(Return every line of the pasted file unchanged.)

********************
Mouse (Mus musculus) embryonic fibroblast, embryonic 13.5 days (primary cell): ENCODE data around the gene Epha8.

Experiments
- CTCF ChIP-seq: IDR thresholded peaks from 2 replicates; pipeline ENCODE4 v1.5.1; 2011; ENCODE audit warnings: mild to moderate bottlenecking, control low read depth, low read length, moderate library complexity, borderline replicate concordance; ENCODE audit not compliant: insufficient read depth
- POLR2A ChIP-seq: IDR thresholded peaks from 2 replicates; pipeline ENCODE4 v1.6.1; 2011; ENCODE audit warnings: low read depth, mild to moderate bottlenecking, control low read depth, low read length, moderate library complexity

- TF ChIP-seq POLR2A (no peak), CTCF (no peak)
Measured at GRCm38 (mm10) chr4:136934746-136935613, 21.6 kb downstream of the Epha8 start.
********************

Mouse (Mus musculus) embryonic fibroblast, embryonic 13.5 days (primary cell): ENCODE data around the gene Epha8.

Experiments
- CTCF ChIP-seq: IDR thresholded peaks from 2 replicates; pipeline ENCODE4 v1.5.1; 2011; ENCODE audit warnings: mild to moderate bottlenecking, control low read depth, low read length, moderate library complexity, borderline replicate concordance; ENCODE audit not compliant: insufficient read depth
- POLR2A ChIP-seq: IDR thresholded peaks from 2 replicates; pipeline ENCODE4 v1.6.1; 2011; ENCODE audit warnings: low read depth, mild to moderate bottlenecking, control low read depth, low read length, moderate library complexity

- TF ChIP-seq POLR2A (no peak), CTCF (no peak)
Measured at GRCm38 (mm10) chr4:136934746-136935613, 21.6 kb downstream of the Epha8 start.